Scientists seeking to understand the mechanics of bird flight have constructed PigeonBot, a robot made from 40 pigeon feathers (and a few other components).
While airplanes maneuver by altering their wing elements, birds can morph the shape of their entire wings to dive, bank, and coast through the air, increasing both their efficiency and agility. This new study on pigeon wings has not only provided a simpler model for how bird wings work but allowed engineers to integrate that knowledge into a nimble flying machine. The researchers hope that PigeonBot will provide an inspiration for those constructing flying machines, as well as those studying birds.
“You can simply use the cadaver of a bird, and there are many in museums, to develop a robot without harming any animal to study their flight,” David Lentink, the studies’ corresponding author and assistant professor of mechanical engineering, told Gizmodo.
“I first started with just one question: How do individual feathers work together?” said Laura Matloff, Stanford University graduate student. Matloff had long been interested in animals, having volunteered at wildlife hospital as a child, and was interested in incorporating knowledge from biology into engineering. She led one of the studies that measured cadavers of food-grade pigeons using motion-capture systems, taking measurements on how the feathers moved as they manipulated the bones.
Aerospace engineers once envisioned an aircraft based on pigeon wings, in which pilots could control each individual feather. But in reality, the real pigeon wing operated much more simply. The team’s measurements allowed them to create a model of pigeon flight that manipulated just two variables: the angle of the overall wing and the angle of the finger joint halfway through the wing. A flexible tendon, like a rubber band, alters the angle of all the feathers in tandem.
But how do the feathers stay locked together with air flowing past them? Micro-CT scanners and an electron microscope shed more light on the function of the rich microscopic system of barbs and hooks that activates when the wings are spread, like avian Velcro. They measured how this “directional Velcro,” as they called it, withstood strong forces in a wind tunnel. They published their results in the journal Science.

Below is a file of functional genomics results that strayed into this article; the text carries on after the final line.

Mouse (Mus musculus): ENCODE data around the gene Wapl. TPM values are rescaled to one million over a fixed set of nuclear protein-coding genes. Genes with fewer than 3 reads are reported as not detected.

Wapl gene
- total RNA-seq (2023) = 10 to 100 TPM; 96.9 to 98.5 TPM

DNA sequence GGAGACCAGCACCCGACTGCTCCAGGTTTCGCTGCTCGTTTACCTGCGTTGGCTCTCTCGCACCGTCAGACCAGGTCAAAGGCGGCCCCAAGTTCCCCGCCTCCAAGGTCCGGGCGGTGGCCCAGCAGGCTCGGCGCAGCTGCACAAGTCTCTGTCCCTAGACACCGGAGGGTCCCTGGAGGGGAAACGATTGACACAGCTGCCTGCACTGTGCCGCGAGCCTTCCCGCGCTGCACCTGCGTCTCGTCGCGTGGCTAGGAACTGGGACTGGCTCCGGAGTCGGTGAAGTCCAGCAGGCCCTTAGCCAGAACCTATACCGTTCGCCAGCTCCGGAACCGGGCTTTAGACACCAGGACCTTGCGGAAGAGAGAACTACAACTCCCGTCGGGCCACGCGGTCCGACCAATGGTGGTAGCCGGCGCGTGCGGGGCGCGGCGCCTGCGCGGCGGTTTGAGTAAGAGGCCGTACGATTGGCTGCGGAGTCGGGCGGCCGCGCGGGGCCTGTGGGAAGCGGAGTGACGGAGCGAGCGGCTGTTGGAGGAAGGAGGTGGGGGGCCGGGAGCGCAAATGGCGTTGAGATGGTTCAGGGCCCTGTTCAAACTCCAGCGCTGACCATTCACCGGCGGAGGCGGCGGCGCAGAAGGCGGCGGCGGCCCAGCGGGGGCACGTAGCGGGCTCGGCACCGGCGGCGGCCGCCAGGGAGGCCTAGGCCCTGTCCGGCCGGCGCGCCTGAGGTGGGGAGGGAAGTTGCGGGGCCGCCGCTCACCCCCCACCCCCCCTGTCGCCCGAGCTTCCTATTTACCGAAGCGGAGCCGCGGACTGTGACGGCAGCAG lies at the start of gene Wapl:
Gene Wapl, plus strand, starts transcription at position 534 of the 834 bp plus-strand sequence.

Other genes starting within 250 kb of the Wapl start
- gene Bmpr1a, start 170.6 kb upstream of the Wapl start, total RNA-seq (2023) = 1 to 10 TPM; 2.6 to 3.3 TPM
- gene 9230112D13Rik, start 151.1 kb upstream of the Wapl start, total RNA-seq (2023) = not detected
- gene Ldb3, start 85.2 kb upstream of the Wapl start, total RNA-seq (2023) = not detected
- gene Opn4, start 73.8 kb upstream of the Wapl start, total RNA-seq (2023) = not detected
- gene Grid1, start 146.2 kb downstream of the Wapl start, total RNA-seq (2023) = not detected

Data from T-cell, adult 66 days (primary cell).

Stanford graduate student Eric Chang’s childhood interests drew him to flying creatures like birds, bats, and insects, and he joined a competitive small aircraft design team as an undergraduate. He used his knowledge to build on Matloff’s research and on two decades of bird-inspired robot knowledge more generally. The team put 40 real pigeon feathers onto an artificial skeleton that could move in two places, at the base and at the finger joint, with rubber bands controlling the angle of the feathers, recreating what the researchers saw in the cadaver studies. They combined it with a propeller, artificial tail and rudder, controllers, and sensors, and tested it in a wind tunnel as well as outdoors using a remote-control. They published their research in Science Robotics.
The team felt relief when they finally got the robot flying. “I remember the first day that it flew, after we landed it successfully and it was all in one piece, I collapsed on that ground,” Chang said. “It was this feeling of ‘oh my gosh, it actually worked, and I can breath easier right now.’”
PigeonBot sidesteps the aerospace engineering instinct to articulate every piece of the flying machine, in favor of a simpler model that flew with ease.
Lentink saw various applications for the research. Perhaps a company could use their measurements to develop a new kind of Velcro, and the model is another way for aerospace engineers to consider a simpler model of flight. But he’s not as interested in applications as he is in research and teaching. He imagined a world in which museums could better study bird flight by creating robots based on specimens already in their collections. The team included measurements comparing the forces that the feather Velcro could withstand in species including the Cassin’s kingbird, bald eagle, and endangered California condor.
“You can recreate a condor robotically to understand its flight behavior, and use this insight to help the species,” he said.
(Also, for those of you worried that birds are government drones, this study demonstrates that engineers still aren’t completely sure how birds fly. But maybe you can worry now.)
The researchers plan to continue their studies on the robot to further explore the directional Velcro function and to take more measurements to further improve PigeonBot.